Starting at age four
My experience with writing is vast and wide
First: my name scrawled in Dick Bruna books, some letters backwards, some capitalised
Then: learning to write neatly, on lines, in thick blue pencil or Chinagraph on transparent sheets; lead pencil on tracing paper too
Later: coloured perfumed pens, textas, an Apple II word processor
Pencil on music manuscript: dots on lines, minims and rests and clefs and keys and a whole new language
And ballpoint pens, tested for their speed and flow in the shop, before purchase
They need to be able to write really fast during exams
Fantastical stories, cutely rhyming poems, diaries and love letters
Essays, and blog posts, critical reviews
Technical writing, so difficult, so very precise
Grant applications: begging for money, acquitting it at the end
Emails and texts and forums and Twitter and Facebook and Instagram
Magazine articles and book extracts, written for nary a sum
Notes passed in class, writing on foggy mirrors, misty windows, dusty windscreens
English, so much English
Italian and French and German too
Theses and manuscripts and folios and contents and indices and footnotes and bibliographies and lecture notes and
Programme notes and assignments and graphic scores and graffiti and birthday cards and eulogies and rants and complaints and requests and forms and contracts and lists
So many lists
Just like this one
I always feel happiest making things. It’s a natural state for me, it feels as essential and easy as breathing in air. After making things my favourite things are learning and expressing. Or maybe they come before making? In any case, each informs and leads to the other, in a playful, cyclical interchange and exchange. I love writing and have been happily at it since quite a young age, learning to read and write at age four, then, once at school, writing in journals, making up poems and fanciful stories, receiving the encouragement of teachers and school principals along the way. Music came a little later than writing for me, but only just. Luckily it came into my life intensively at a formative time, so it feels as natural as English to me. More than twenty-five years ago, after immersing myself in the study of music and playing of musical instruments, I also started to write it.
But back to words for now, and the writing of them. I’ve had a lot of experience writing, as most of us no doubt have, if only day-to-day. For me, several stints at uni meant I got to write a lot and had a lot of practice at it. Academic bits and pieces mainly: essays and the like, culminating in a masters thesis (and accompanying music folio). As well as writing my own words, I’ve critiqued and assessed the words of others as an academic marker. Later I morphed into an academic lecturer, and I was thrust into the role of using words to inform and teach. Rather more pragmatically, I’ve worked as a grant writer for artists, tweaking and streamlining their words in the hope of making money, and as a technical writer for a music software program. For my own entertainment and because I like to delve into things quite deeply, I immersed myself in the writing of a perfume/olfaction blog for some years.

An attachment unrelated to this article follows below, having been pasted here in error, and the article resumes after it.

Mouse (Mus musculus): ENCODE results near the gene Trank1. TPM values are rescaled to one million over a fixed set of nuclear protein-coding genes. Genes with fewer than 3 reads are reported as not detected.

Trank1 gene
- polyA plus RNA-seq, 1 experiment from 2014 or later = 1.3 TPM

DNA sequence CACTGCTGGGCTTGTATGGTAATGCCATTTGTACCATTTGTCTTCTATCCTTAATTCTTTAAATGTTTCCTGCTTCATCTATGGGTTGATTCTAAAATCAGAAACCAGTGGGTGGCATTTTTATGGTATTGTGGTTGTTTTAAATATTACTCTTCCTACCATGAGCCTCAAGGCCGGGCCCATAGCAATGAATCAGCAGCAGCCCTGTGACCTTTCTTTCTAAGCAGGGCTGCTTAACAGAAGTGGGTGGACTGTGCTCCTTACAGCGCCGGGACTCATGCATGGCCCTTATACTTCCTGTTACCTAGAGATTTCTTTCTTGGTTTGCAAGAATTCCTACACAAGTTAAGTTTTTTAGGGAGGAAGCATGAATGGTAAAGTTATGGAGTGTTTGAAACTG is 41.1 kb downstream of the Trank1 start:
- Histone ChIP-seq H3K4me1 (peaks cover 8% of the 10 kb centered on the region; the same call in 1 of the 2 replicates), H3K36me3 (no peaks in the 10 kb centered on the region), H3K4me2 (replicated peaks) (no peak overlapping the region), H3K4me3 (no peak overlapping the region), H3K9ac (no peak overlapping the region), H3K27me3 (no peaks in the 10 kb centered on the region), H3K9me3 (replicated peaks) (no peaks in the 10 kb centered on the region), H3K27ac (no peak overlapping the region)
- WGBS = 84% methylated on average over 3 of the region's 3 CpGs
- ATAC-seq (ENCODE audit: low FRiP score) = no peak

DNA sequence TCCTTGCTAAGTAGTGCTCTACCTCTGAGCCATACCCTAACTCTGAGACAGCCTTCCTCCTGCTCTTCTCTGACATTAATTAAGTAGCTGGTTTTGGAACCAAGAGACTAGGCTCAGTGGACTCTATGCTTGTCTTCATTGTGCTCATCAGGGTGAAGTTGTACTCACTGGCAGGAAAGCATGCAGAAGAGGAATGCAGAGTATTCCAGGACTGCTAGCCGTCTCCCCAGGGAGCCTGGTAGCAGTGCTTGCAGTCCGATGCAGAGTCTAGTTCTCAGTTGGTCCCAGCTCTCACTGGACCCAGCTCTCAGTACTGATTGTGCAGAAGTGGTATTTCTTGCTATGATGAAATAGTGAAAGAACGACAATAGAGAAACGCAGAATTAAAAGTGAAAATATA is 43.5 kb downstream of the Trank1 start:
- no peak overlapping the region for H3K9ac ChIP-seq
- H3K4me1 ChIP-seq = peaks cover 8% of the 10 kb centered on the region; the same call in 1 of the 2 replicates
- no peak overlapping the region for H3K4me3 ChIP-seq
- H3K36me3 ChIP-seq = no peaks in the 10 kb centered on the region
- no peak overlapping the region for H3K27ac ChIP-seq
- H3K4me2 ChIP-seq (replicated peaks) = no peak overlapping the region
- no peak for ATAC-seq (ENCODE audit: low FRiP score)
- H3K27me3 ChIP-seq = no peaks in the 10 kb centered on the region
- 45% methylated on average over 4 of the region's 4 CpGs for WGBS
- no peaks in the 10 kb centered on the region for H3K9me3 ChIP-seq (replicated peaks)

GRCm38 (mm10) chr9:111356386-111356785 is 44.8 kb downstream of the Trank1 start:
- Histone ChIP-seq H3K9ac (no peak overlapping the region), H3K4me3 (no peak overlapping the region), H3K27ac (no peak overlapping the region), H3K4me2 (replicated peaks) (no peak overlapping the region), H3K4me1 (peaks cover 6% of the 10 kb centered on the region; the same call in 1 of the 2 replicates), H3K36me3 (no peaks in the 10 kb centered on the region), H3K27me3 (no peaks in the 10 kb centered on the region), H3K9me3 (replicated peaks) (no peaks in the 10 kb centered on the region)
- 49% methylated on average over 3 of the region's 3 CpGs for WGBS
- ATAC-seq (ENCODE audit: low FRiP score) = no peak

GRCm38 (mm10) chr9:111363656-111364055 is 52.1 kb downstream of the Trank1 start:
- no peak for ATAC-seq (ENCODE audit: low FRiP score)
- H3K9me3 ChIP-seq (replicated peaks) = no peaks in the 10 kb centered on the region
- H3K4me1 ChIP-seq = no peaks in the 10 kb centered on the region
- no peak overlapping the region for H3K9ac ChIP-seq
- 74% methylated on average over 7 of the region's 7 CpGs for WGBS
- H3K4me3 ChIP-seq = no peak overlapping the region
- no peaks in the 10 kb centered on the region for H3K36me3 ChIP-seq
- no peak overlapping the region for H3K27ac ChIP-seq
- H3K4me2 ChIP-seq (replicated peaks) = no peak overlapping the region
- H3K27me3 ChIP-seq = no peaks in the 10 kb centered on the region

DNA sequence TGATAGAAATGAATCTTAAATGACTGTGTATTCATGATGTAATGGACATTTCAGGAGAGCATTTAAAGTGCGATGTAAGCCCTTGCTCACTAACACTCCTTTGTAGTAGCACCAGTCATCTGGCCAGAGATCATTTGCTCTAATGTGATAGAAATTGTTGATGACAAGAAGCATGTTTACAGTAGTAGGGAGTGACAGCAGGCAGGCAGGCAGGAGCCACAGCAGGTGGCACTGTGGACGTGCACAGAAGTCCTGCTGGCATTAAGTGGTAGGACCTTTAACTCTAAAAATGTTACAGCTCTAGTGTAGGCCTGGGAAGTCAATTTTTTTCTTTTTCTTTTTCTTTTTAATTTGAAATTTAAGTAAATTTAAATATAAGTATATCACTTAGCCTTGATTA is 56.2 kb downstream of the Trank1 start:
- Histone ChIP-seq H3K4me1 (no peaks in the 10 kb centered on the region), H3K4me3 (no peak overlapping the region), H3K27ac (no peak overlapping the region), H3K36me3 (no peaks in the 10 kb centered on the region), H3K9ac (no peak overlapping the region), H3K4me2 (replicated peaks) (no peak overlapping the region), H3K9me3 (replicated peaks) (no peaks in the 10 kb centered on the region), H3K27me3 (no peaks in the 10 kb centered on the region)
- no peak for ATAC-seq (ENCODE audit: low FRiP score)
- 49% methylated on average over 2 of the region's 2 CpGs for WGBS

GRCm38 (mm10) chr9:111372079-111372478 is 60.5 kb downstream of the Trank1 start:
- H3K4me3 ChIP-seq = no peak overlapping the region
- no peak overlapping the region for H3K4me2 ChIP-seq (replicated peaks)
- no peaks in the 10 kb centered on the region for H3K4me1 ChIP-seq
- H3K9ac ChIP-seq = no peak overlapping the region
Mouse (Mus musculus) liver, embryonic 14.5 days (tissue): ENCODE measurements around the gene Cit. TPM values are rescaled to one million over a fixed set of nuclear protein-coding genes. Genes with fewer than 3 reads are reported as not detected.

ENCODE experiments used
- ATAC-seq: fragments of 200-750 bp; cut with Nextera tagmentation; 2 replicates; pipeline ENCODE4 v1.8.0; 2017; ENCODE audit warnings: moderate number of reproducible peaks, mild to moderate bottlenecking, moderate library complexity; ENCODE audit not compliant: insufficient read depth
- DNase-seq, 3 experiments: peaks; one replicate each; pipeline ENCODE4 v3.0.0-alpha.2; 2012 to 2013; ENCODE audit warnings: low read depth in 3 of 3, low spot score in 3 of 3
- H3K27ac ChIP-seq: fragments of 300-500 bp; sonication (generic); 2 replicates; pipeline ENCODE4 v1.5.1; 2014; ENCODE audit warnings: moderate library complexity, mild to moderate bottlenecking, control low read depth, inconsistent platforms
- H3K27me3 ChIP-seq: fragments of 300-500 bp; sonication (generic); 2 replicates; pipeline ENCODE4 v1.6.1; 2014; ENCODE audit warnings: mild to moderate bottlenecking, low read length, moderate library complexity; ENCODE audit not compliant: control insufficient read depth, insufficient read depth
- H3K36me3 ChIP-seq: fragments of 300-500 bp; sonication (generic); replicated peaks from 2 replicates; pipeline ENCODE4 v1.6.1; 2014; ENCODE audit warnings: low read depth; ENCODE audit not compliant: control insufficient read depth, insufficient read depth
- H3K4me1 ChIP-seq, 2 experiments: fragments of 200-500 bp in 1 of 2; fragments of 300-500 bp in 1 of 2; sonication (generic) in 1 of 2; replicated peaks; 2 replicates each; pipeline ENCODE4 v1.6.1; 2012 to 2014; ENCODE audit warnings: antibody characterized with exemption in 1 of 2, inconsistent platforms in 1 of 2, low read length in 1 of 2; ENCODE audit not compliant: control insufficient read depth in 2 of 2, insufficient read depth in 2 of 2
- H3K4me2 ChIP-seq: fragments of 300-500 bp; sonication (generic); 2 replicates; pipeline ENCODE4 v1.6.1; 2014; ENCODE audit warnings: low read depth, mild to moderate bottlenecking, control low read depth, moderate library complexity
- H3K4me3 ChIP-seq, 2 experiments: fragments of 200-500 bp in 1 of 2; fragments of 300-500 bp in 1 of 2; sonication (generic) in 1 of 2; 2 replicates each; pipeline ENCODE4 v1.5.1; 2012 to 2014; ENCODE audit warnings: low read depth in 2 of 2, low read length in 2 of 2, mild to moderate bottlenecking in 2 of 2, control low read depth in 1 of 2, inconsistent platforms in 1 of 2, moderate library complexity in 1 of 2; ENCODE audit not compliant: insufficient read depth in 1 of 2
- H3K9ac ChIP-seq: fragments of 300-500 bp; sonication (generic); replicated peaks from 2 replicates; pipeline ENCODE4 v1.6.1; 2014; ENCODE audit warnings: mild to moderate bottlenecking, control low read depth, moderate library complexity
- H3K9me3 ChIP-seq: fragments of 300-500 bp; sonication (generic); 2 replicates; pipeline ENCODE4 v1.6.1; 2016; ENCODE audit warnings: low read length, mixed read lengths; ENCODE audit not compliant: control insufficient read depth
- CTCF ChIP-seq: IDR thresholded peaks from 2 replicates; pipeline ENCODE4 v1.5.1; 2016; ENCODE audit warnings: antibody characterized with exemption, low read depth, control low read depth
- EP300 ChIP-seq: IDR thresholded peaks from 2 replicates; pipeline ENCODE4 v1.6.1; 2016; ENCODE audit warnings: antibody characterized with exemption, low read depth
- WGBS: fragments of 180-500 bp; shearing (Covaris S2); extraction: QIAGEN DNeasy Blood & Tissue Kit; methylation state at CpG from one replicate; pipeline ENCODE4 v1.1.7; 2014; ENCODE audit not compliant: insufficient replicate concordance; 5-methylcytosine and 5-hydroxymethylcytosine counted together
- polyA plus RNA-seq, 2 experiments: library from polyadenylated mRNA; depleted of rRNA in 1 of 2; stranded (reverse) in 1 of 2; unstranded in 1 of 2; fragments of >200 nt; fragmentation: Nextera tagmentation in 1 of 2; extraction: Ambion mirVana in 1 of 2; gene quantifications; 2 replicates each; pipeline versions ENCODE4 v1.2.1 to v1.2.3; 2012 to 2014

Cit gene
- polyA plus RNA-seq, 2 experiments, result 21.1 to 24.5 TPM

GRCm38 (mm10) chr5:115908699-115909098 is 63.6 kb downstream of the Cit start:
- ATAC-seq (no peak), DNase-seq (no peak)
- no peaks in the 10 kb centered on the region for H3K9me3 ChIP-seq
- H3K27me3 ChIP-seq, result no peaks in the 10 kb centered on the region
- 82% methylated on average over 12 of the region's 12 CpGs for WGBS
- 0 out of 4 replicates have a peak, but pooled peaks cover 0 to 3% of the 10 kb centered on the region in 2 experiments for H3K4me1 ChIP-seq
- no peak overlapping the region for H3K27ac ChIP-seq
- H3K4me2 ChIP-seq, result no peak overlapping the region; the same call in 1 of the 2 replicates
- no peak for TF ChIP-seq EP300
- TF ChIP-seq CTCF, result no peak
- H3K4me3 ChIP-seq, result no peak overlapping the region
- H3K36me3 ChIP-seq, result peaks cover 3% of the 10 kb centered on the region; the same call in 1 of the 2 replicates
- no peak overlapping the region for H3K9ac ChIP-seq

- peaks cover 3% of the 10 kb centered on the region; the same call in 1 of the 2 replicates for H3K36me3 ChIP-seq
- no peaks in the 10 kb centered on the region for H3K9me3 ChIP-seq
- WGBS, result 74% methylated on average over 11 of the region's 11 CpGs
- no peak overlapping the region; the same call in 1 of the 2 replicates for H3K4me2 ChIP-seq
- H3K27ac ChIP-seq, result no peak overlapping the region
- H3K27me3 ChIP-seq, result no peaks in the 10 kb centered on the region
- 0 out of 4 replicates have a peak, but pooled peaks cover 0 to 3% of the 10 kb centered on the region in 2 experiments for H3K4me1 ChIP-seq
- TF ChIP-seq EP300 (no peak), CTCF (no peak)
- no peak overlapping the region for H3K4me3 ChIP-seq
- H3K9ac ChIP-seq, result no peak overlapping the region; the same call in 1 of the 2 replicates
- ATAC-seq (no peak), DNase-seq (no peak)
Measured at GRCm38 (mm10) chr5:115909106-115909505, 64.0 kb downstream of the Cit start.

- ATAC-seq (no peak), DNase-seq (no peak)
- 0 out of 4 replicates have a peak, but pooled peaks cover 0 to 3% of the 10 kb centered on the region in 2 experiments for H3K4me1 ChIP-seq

Now, with this blog, I turn to more personal topics, using poetry and prose as both therapy and creative expression, with a focus on educating others about the dynamics of abuse, especially narcissistic abuse, from a feminist perspective. Part of the impetus for all this was the societal paradigm shift that is/was #MeToo. Some of the writing here is intensely private, yet I feel this reflects a shift in our collective consciousness and what is now considered permissible to speak and write about. Over the past few years I’ve witnessed a sense of collective emotional expansion (amongst certain social groups) as people open up and reveal their vulnerabilities and painful histories publicly, without shame. A tiny flicker of light that was only very recently swamped by darkness is becoming ever bigger, ever brighter. There is great change being made through confession and sharing, a bringing to the surface of secrets to be hidden no more. And with that comes closeness, connection and healing, and hopefully, ultimately, growth for us all.
Welcome to Feminist Confessional.
Melita White is Feminist Confessional. All writing © Melita White. Please do not quote anything written on this blog without my permission. Please use the contact form to seek permission if you do wish to share something. All photos and images used on this blog are from free stock online or are my own, unless otherwise credited.
Melita’s work has also been published in the anthologies You Are Not Your Rape, We Will Not Be Silenced, and As The World Burns: Writers and Artists Reflect on a World Gone Mad. Her work has also featured on blogs Whisper and The Roar (of which she is a contributing member), Brave & Reckless and Animal Heart Press. Melita is part of wave four of iamb, an online library/journal of contemporary poetry. Visit the blog Perfume Polytechnic to read Melita’s extensive writing on fragrance and olfaction. Melita is also a spoken word artist; if you’re interested, visit her Feminist Confessional YouTube channel and subscribe.
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